Bookbinding and the Conservation of Books
A Dictionary of Descriptive Terminology

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adhesive binding

A method of securing loose leaves into a solid text block by means of an adhesive rather than by means of sewing, stitching, etc. In general, there are four techniques of adhesive binding in use today: 1) PADDING (2) ; 2) manual adhesive binding, which is still practiced by hand binders and some library binders; 3) semiautomatic adhesive binding, which is the usual method in library binderies and some paperback edition binderies; and 4) fully automatic adhesive binding, which is the usual method in edition binding.

Two basic methods are used to secure the leaves in adhesive binding: 1) application of the adhesive to the edges of the collected and clamped leaves, without fanning, in which case there is little if any penetration of adhesive between the sheets; and 2) fanning the clamped leaves, either in one direction or both (in the latter case 180°), so that the adhesive is applied a slight distance onto the leaves, thus forming a more secure bond. A HOT-MELT ADHESIVE is usually employed in the first method, whereas a cold RESINOUS ADHESIVE , e.g., POLYVINYL ACETATE , is typical in the latter method. It is not unusual, however, to use a combination of the two adhesives. The resinous adhesives are generally used alone, but hot melts may be used in either a one-shot operation (hot melt alone), or in a two-shot application (a primer of polyvinyl adhesive, followed by the hot melt, in which case the leaves are usually fanned upon application of the cold adhesive).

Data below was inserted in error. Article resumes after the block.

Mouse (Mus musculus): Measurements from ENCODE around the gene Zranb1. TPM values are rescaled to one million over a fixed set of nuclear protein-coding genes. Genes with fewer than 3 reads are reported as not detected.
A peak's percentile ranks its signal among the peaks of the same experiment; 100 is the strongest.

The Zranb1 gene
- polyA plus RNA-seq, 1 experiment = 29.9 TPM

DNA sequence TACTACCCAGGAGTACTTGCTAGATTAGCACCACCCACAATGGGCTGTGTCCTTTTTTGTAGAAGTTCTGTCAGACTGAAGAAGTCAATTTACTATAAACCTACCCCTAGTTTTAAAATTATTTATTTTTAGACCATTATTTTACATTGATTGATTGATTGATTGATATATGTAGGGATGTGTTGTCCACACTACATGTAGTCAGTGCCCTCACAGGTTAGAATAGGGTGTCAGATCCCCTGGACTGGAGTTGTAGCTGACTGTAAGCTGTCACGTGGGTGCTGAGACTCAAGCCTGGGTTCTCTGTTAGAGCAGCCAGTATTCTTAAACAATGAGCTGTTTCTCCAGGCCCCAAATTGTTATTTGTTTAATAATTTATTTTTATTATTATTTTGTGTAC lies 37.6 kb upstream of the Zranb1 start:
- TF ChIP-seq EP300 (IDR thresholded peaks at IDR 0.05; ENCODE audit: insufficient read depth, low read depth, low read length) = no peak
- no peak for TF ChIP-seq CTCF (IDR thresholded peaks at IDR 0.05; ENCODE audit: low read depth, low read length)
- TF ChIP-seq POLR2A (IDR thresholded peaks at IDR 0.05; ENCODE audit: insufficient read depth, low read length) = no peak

Adhesive binding generally results in a book that opens easily and lies flat. It is also a relatively economical form of binding, especially when long runs of the same edition are being bound. The method lends itself well to the mass production of low-priced paperbacks, catalogs, telephone directories, and the like. It is also finding greater use in library binding for books that are not in sections and have relatively narrow margins, as well as for rebinding books printed on paper that is deteriorating. Adhesive binding, however, is not a satisfactory method of binding coated and similar papers.

Adhesive binding, in one form or another, is not a new concept; in fact, it dates back to the 1830s when William Hancock invented the so-called CAOUTCHOUC BINDING in England. Overall, however, even though the method is very practical for books that are to receive heavy use over a relatively short period, (e.g., telephone directories), adhesive binding is generally considered to be inferior to the sewn binding and its permanence has yet to be demonstrated. Also called "perfect binding." or "unsewn binding. See also: ADHESIVE BINDING MACHINE ;ONE-SHOT METHOD ;TWO-SHOT METHOD .

(15 , 16 , 81 , 89 , 294 , 320 )

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